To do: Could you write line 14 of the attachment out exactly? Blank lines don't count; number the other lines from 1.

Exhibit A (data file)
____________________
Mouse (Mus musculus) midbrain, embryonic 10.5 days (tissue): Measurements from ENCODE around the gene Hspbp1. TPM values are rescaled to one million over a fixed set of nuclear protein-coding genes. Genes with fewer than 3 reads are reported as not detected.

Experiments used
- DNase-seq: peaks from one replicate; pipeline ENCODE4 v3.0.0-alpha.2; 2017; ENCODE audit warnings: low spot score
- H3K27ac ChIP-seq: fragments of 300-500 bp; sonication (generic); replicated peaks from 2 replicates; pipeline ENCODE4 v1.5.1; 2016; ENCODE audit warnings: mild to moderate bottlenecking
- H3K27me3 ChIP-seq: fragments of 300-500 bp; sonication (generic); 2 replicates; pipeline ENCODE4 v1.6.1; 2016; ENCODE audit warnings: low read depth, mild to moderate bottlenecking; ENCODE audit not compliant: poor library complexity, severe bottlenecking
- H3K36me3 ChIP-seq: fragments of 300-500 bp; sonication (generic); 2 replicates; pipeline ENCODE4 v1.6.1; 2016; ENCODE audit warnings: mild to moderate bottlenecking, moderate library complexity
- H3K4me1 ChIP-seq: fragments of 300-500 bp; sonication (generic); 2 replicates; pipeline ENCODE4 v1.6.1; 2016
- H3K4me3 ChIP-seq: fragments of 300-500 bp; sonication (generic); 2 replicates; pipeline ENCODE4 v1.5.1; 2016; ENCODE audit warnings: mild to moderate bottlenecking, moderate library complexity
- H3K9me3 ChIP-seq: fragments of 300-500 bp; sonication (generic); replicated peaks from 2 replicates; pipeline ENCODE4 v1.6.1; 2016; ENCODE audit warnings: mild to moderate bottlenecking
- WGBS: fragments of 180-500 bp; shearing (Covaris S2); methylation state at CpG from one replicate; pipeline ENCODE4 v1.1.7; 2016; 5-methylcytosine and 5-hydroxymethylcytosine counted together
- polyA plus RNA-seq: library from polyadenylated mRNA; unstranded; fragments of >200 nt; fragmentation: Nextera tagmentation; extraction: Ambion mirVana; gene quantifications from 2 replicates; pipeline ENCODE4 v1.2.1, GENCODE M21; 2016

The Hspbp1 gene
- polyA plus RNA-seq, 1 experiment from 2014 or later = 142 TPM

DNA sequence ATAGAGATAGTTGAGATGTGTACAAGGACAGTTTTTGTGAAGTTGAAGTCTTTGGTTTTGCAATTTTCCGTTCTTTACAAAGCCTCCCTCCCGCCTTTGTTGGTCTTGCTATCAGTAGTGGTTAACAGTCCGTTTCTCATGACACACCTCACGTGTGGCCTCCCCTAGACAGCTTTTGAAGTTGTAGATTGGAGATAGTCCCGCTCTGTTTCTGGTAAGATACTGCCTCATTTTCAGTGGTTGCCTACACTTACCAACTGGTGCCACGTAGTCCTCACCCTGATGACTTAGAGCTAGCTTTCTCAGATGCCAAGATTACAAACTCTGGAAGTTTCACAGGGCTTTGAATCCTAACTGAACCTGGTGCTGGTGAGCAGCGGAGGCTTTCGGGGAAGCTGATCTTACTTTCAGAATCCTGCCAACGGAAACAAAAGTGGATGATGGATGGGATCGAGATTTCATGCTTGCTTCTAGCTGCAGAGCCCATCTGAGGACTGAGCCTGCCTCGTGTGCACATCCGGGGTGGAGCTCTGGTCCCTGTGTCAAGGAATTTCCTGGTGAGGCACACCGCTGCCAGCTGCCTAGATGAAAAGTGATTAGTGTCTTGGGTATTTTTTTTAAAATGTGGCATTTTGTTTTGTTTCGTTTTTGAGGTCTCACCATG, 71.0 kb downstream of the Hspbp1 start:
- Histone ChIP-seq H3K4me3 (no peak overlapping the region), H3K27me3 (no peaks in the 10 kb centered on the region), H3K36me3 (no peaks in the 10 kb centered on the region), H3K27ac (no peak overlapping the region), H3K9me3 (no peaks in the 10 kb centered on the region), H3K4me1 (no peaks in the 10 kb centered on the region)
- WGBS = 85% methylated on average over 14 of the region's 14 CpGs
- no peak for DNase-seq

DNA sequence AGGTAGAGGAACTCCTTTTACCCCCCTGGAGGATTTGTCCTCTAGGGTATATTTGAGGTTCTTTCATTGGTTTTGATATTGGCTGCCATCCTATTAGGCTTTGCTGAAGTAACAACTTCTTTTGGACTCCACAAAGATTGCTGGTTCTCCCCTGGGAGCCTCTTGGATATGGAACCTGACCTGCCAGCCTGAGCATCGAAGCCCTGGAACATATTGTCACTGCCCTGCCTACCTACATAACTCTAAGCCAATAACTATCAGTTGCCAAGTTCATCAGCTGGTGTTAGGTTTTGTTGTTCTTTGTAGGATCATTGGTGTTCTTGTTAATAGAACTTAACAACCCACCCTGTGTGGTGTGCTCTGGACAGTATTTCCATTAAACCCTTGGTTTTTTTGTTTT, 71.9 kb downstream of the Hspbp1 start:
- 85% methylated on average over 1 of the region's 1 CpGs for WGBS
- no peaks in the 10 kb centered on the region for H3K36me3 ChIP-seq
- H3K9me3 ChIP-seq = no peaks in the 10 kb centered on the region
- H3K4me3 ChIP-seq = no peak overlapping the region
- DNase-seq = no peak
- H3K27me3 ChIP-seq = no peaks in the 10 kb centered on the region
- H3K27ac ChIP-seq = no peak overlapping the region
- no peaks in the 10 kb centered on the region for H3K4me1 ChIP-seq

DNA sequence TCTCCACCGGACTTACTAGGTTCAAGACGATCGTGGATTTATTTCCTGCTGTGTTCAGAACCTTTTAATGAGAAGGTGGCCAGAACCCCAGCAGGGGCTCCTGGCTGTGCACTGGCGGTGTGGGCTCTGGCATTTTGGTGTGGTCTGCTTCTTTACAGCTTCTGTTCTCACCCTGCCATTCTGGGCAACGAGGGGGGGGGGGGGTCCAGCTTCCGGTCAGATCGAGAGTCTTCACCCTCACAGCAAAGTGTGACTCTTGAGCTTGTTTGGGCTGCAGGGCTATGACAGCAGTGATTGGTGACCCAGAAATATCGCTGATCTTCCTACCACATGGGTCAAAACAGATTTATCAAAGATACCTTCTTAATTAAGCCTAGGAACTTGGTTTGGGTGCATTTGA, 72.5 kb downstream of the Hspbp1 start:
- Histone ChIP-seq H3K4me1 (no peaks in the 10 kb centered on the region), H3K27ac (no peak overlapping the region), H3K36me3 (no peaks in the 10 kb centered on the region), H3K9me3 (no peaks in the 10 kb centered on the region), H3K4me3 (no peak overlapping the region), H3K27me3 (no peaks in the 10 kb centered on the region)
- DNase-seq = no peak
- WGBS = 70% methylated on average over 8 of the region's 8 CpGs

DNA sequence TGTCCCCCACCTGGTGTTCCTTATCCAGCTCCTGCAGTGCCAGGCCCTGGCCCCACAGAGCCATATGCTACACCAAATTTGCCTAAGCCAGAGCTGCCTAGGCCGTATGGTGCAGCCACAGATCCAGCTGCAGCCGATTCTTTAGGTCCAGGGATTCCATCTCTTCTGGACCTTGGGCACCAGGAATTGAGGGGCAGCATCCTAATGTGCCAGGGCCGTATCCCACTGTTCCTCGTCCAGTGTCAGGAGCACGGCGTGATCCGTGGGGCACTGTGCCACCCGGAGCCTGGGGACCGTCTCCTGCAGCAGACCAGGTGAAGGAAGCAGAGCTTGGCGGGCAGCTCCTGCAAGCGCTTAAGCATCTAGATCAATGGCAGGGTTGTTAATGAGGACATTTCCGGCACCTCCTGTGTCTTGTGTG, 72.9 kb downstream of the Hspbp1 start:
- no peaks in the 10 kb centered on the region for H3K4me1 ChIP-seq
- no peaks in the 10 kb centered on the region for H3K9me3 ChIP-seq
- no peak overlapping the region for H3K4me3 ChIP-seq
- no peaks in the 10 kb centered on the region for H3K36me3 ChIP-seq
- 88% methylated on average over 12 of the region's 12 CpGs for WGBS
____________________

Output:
DNA sequence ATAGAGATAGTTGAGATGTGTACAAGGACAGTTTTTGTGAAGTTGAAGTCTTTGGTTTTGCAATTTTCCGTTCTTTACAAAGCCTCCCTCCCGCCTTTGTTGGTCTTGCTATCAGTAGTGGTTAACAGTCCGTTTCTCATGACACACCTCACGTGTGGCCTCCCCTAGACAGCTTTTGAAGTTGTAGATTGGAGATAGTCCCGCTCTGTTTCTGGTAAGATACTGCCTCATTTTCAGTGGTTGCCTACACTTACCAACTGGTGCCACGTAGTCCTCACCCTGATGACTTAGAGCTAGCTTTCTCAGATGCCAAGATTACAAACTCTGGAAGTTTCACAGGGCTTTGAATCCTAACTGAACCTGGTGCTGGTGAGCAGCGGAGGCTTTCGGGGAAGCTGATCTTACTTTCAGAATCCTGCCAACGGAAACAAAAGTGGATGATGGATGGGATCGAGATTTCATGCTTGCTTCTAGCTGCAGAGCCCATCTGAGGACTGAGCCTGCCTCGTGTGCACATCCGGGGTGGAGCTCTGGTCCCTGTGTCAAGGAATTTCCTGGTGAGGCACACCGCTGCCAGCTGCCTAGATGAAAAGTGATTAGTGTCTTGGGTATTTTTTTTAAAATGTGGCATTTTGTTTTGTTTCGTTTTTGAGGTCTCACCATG, 71.0 kb downstream of the Hspbp1 start: